For experienced readers, they will love the trope subversion, the diversity of the cast, the unique magical races, the LITRPG aspects, and how everyone takes the weirdness of their world for granted.

The downside, the scope of this story is so massive that it takes a long time to hit its stride. RElative to the length of the story it is tiny but it will be difficult for some when they start. Also, the way our friend the running Muay Thai lady is written is very jarring. Her voice stays distinct but the sometimes annoying way her character was originally written goes away.

I' de say wait until the upstairs is cleaned and until the adventurers become fixtures of the inn before you start judging.

Chapters are long and some of the dramatic speeches go a bit long but again, compared to the massive amount of content that gets put out several times a week it isn't even a blip of the radar.

This author is one of the most prolific professional writers out there and she deserves to be one of the few people able to live off her writing. This is a great master's class on how characters all have different 'normals' and how to have your characters tackle problems in ways that are consistent with their own motivation and capabilities.

(dragon and the cookie game scene was so amazing and so funny I almost lost my job reading it at work. Would have been worth it even if they fired me.)

The Zombie Knight

July 4th 2020

The Zombie Knight by George M. Frost

"Allow start but amazing"

Rating: 8 / 10

The story is difficult to read at first because the main character has crippling social anxiety and it is expressed in dialog and writing. As such it is uncomfortable to read. The same way it would be uncomfortable to say.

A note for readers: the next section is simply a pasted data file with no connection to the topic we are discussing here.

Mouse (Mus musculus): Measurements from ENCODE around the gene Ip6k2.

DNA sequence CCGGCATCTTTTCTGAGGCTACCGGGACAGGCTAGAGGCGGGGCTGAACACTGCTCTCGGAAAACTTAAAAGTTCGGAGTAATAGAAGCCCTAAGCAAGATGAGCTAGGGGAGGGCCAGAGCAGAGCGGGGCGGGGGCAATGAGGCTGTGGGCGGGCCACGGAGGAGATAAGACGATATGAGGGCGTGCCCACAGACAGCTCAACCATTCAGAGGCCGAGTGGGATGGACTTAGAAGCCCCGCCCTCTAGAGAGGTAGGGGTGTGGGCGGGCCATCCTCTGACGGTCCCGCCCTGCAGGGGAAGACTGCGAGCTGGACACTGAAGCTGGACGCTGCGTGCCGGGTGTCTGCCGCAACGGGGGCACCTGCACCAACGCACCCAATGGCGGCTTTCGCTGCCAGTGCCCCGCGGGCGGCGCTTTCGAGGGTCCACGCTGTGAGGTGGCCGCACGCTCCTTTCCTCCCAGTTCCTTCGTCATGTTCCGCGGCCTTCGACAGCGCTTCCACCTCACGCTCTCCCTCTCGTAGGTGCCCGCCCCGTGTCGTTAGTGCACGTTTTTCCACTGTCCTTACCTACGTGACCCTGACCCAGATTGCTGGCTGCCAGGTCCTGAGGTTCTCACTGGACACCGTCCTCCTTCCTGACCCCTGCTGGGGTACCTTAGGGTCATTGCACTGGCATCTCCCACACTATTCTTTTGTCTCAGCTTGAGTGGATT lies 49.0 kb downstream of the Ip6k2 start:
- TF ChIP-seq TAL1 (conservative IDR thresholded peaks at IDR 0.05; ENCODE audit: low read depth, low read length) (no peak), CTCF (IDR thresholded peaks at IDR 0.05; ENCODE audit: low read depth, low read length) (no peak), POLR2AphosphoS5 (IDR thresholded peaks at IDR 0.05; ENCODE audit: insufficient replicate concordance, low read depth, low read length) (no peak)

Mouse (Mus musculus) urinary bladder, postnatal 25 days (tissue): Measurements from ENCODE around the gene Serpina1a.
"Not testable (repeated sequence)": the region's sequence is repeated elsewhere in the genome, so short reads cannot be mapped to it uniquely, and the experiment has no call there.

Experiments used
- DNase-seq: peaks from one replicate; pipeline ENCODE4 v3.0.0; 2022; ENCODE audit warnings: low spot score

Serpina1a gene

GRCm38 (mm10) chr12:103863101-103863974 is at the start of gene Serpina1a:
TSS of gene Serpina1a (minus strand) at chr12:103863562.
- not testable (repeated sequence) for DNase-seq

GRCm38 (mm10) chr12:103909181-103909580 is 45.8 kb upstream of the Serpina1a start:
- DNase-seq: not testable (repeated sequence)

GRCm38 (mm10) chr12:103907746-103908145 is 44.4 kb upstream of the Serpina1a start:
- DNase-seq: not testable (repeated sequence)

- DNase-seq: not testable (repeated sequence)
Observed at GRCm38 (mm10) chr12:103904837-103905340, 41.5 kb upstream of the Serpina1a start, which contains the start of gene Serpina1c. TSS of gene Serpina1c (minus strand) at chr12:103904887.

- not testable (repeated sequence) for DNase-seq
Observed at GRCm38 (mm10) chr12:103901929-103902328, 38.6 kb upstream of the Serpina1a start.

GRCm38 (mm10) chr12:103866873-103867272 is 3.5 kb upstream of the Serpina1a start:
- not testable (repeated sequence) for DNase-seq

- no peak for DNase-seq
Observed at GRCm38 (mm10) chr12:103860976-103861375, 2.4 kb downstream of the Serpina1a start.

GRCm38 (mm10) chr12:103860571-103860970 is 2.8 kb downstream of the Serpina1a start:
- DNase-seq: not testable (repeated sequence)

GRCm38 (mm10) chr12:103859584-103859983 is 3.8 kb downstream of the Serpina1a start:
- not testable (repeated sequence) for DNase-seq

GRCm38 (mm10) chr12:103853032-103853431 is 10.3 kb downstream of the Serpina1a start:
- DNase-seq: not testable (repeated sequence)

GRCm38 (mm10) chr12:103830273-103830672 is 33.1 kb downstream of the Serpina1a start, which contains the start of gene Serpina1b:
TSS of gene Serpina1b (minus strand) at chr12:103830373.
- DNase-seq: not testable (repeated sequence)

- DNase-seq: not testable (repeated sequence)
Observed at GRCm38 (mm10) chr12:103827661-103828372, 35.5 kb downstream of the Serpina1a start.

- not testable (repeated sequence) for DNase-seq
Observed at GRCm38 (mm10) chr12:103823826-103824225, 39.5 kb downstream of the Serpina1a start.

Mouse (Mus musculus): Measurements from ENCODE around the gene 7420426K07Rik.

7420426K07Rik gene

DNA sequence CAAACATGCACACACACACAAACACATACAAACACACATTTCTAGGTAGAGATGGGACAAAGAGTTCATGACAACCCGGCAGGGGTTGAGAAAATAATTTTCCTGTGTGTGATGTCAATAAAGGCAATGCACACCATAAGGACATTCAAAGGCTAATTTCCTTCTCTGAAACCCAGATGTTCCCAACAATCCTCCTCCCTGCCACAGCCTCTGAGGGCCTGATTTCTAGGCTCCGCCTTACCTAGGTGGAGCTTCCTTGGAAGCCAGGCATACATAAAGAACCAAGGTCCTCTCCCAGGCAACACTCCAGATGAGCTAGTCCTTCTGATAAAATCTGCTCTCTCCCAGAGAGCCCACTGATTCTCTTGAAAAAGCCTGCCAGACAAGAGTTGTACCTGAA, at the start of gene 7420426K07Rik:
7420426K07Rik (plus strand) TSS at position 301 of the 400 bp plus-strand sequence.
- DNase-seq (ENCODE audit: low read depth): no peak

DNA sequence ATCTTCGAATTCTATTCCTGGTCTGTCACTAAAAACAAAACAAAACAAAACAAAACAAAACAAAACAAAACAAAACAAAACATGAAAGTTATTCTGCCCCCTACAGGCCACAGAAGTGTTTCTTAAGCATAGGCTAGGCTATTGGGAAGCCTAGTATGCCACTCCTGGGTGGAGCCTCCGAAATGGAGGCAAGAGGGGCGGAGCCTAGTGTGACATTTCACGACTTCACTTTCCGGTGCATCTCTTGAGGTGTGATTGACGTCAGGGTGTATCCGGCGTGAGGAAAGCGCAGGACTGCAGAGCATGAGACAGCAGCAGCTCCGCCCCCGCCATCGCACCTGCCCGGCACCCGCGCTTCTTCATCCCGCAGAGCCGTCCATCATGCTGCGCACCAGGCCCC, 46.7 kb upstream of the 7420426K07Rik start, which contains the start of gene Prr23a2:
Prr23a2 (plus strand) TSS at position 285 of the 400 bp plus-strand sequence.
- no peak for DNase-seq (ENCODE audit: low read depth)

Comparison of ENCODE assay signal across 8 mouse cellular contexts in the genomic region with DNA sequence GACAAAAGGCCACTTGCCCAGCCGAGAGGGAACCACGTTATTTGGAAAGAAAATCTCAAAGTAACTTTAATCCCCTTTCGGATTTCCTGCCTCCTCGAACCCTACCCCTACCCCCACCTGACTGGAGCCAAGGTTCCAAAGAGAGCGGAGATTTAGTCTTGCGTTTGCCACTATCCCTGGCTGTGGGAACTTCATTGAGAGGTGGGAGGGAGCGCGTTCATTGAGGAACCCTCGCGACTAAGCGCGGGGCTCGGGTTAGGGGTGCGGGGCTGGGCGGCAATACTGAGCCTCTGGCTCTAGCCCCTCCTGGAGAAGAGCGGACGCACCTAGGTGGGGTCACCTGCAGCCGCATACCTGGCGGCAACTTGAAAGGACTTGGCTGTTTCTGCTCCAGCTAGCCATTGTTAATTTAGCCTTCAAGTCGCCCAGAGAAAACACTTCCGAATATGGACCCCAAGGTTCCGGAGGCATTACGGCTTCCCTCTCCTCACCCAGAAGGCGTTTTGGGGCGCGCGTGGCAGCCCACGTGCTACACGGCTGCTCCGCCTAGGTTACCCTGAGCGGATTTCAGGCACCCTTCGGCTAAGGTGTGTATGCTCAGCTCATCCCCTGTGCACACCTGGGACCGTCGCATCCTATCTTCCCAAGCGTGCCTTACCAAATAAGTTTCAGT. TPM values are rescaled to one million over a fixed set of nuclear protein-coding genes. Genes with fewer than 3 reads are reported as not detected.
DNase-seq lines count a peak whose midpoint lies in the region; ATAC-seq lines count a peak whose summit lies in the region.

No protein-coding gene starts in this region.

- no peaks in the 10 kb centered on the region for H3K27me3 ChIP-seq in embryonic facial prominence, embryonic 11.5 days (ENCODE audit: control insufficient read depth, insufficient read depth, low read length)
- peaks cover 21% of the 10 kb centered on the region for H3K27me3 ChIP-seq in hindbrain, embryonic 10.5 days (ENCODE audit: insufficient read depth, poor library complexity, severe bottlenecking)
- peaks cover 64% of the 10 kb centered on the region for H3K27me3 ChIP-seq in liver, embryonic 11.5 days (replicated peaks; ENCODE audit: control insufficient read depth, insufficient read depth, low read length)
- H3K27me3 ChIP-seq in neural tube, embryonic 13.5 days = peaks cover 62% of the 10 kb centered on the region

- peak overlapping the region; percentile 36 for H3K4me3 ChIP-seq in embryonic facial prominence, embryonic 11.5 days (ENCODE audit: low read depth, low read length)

There is growth and the readability skyrockets. The story is excellent about being as clever as possible with power usage and always trying to break the game like an intelligent and motivated person would try to do.

The story doesn't shy away from getting super dark. And nit just blood and gore dark. There are some personal relationships and profoundly bleak, harsh things that just make you wince. It's powerful.

The best part of the story is that even though the main character constantly levels up and gets bigger things on his plate, and an expanded scope of projects/quests, it is always done in a way that is engaging. Because the character is making choices that feel unique to them, and the outcome matters to them, I care about political-economic things that would bore me to tear otherwise. As it stands I ended up spending ages personally looking into how banks work, the chemistry of boron, and details of castle architecture.